Hair-raising week in Afghanistan for MEP

EAST Anglian MEP Richard Howitt is today appreciating the peace and quiet of his constituency home after a hair-raising week monitoring parliamentary elections in Afghanistan.

EAST Anglian MEP Richard Howitt is today appreciating the peace and quiet of his constituency home after a hair-raising week monitoring parliamentary elections in Afghanistan.

During his visit to the war-torn country he had to be evacuated from a polling station after a riot broke out.

His base in the capital Kabul was just minutes away from a rocket attack from Taliban extremists.

And he flew around the country in a 20-year-old former Soviet helicopter that was prone to breaking down.

The Labour MEP told The Evening Star: “It was quite terrifying at times. The whole trip really was quite dangerous.

“Frankly I didn't tell my partner how dangerous it was before I went out there because she would have worried the whole time.”

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He was part of a seven-strong delegation of MEPs monitoring the first parliamentary elections in the country for more than 30 years.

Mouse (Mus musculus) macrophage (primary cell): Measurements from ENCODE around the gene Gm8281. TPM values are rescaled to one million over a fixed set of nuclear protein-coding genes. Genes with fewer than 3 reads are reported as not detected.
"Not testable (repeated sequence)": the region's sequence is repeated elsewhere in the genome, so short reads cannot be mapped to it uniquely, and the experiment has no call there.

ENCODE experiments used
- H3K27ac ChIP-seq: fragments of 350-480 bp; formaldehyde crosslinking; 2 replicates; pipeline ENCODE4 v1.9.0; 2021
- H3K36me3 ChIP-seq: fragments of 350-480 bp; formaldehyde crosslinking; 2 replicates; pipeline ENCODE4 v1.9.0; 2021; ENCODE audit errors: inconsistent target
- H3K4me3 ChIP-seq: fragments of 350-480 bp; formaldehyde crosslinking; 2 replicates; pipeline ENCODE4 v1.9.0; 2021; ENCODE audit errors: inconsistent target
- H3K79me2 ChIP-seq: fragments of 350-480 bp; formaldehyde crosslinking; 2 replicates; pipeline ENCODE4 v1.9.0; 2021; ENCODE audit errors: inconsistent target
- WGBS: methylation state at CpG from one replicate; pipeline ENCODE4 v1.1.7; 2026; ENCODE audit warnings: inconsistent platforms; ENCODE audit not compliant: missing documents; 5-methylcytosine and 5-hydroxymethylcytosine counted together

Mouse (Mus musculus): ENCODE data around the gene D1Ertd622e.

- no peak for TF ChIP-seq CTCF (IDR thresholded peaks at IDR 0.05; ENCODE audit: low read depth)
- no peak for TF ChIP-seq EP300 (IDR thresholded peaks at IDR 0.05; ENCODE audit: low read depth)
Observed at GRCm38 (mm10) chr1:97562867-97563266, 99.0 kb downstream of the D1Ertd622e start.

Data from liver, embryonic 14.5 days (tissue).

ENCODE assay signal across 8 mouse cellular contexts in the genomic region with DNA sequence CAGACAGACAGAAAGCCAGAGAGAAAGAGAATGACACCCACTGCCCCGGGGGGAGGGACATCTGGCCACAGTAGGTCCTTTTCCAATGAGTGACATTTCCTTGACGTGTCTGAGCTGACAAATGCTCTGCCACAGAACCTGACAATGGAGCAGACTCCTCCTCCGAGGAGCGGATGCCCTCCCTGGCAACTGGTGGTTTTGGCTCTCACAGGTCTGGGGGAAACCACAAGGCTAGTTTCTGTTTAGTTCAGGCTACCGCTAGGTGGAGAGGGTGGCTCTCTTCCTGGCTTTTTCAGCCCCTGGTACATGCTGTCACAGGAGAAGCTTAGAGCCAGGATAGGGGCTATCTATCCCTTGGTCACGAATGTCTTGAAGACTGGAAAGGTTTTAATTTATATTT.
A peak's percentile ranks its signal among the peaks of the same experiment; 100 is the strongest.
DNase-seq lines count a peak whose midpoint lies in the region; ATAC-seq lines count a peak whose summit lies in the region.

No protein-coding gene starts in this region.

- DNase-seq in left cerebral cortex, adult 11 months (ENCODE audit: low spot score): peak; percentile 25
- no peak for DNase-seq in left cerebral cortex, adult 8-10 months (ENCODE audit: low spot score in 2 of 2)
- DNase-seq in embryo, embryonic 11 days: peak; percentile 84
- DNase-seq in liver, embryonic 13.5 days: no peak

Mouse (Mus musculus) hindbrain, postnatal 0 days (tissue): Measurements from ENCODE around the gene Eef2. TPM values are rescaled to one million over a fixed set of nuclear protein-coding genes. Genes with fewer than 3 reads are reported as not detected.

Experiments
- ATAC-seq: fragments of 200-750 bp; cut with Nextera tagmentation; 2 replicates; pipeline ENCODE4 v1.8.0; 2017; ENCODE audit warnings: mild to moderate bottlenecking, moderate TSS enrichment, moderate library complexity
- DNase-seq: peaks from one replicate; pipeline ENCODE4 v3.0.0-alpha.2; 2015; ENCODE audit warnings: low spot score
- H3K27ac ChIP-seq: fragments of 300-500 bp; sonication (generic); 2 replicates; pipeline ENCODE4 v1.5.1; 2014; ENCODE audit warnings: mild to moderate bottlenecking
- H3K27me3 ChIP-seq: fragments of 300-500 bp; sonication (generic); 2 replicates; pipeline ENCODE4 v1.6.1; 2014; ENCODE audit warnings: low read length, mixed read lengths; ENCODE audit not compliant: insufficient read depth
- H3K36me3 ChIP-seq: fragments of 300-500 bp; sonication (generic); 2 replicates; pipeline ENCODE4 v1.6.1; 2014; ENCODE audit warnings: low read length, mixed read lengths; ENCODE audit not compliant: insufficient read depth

He visited three locations - the border area with Iran which is in the hands of local warlords, the central highlands, and Kabul itself.

He said: “It was very worrying, we were guarded at all times by private security men, some were former SAS soldiers.

“You needed to be well protected - we couldn't go to the Pakistan border because that's where the Taliban is still very active and Bin Laden is holed up somewhere.”

His most scary encounter was in the central highlands. He said: “We were in an old helicopter that broke down. One of the guards got out and tackled it with a screwdriver. It got started again, but it was very nerve-wracking.”

But despite the danger, he felt the visit was worthwhile to give international legitimacy to the elections.

He said: "It was remarkable to see the courage and determination of the Afghan people to take part in the election, despite violent intimidation from the Taliban and foreign insurgents. It really was a victory for democracy over terrorism.

"We cannot afford to walk away from this country, which is at the heart of global terrorism, and produces 80 per cent of the heroin on Europe's streets.”

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